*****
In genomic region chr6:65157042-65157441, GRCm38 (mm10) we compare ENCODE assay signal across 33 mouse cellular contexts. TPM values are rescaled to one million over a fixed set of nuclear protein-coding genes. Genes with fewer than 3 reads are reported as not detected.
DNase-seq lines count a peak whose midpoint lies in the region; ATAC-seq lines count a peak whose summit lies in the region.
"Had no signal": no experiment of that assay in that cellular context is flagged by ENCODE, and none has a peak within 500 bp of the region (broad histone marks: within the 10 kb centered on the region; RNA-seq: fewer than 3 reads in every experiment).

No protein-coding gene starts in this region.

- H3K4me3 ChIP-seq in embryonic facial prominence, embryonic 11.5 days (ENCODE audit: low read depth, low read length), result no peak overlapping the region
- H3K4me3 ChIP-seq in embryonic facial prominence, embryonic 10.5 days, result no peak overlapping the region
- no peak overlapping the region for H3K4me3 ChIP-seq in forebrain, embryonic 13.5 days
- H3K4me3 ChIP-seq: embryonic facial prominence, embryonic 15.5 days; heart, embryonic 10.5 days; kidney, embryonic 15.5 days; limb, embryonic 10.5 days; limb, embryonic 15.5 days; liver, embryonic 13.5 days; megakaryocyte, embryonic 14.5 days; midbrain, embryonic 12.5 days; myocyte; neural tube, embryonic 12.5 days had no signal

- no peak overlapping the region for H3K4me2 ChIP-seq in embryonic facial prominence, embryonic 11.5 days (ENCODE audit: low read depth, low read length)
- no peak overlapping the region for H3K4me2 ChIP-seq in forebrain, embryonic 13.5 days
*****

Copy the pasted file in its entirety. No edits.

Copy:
In genomic region chr6:65157042-65157441, GRCm38 (mm10) we compare ENCODE assay signal across 33 mouse cellular contexts. TPM values are rescaled to one million over a fixed set of nuclear protein-coding genes. Genes with fewer than 3 reads are reported as not detected.
DNase-seq lines count a peak whose midpoint lies in the region; ATAC-seq lines count a peak whose summit lies in the region.
"Had no signal": no experiment of that assay in that cellular context is flagged by ENCODE, and none has a peak within 500 bp of the region (broad histone marks: within the 10 kb centered on the region; RNA-seq: fewer than 3 reads in every experiment).

No protein-coding gene starts in this region.

- H3K4me3 ChIP-seq in embryonic facial prominence, embryonic 11.5 days (ENCODE audit: low read depth, low read length), result no peak overlapping the region
- H3K4me3 ChIP-seq in embryonic facial prominence, embryonic 10.5 days, result no peak overlapping the region
- no peak overlapping the region for H3K4me3 ChIP-seq in forebrain, embryonic 13.5 days
- H3K4me3 ChIP-seq: embryonic facial prominence, embryonic 15.5 days; heart, embryonic 10.5 days; kidney, embryonic 15.5 days; limb, embryonic 10.5 days; limb, embryonic 15.5 days; liver, embryonic 13.5 days; megakaryocyte, embryonic 14.5 days; midbrain, embryonic 12.5 days; myocyte; neural tube, embryonic 12.5 days had no signal

- no peak overlapping the region for H3K4me2 ChIP-seq in embryonic facial prominence, embryonic 11.5 days (ENCODE audit: low read depth, low read length)
- no peak overlapping the region for H3K4me2 ChIP-seq in forebrain, embryonic 13.5 days